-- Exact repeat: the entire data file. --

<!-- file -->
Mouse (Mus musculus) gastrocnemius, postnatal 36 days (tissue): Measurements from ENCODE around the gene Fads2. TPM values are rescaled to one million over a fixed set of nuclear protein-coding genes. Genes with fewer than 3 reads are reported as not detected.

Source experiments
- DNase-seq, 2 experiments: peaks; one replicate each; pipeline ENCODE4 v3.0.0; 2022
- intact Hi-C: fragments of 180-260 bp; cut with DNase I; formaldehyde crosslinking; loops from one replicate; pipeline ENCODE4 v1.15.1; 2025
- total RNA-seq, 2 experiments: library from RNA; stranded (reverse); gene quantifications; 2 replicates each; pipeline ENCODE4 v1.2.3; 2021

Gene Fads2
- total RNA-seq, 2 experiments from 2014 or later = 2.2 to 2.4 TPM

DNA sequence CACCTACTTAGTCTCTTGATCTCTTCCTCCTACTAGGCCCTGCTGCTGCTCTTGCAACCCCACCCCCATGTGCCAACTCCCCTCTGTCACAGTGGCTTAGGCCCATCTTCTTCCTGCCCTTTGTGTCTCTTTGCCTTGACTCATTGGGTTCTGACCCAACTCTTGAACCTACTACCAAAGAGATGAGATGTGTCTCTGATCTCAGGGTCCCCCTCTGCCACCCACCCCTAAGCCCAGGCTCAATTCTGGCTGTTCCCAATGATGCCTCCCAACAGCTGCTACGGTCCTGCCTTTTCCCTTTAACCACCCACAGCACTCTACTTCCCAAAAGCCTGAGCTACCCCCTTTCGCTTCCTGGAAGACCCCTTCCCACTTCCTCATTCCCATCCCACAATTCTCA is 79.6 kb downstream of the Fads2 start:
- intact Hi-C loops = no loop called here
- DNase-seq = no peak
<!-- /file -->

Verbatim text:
Mouse (Mus musculus) gastrocnemius, postnatal 36 days (tissue): Measurements from ENCODE around the gene Fads2. TPM values are rescaled to one million over a fixed set of nuclear protein-coding genes. Genes with fewer than 3 reads are reported as not detected.

Source experiments
- DNase-seq, 2 experiments: peaks; one replicate each; pipeline ENCODE4 v3.0.0; 2022
- intact Hi-C: fragments of 180-260 bp; cut with DNase I; formaldehyde crosslinking; loops from one replicate; pipeline ENCODE4 v1.15.1; 2025
- total RNA-seq, 2 experiments: library from RNA; stranded (reverse); gene quantifications; 2 replicates each; pipeline ENCODE4 v1.2.3; 2021

Gene Fads2
- total RNA-seq, 2 experiments from 2014 or later = 2.2 to 2.4 TPM

DNA sequence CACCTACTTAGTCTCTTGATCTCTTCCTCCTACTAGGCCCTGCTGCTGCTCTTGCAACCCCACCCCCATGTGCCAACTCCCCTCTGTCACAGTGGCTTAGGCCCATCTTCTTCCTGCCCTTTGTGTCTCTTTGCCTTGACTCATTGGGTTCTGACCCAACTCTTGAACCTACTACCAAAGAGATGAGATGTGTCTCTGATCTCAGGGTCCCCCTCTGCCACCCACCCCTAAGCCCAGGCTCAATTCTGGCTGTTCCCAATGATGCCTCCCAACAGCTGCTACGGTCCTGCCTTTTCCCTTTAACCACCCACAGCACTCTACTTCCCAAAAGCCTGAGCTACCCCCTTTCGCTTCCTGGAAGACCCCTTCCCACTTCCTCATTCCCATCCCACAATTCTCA is 79.6 kb downstream of the Fads2 start:
- intact Hi-C loops = no loop called here
- DNase-seq = no peak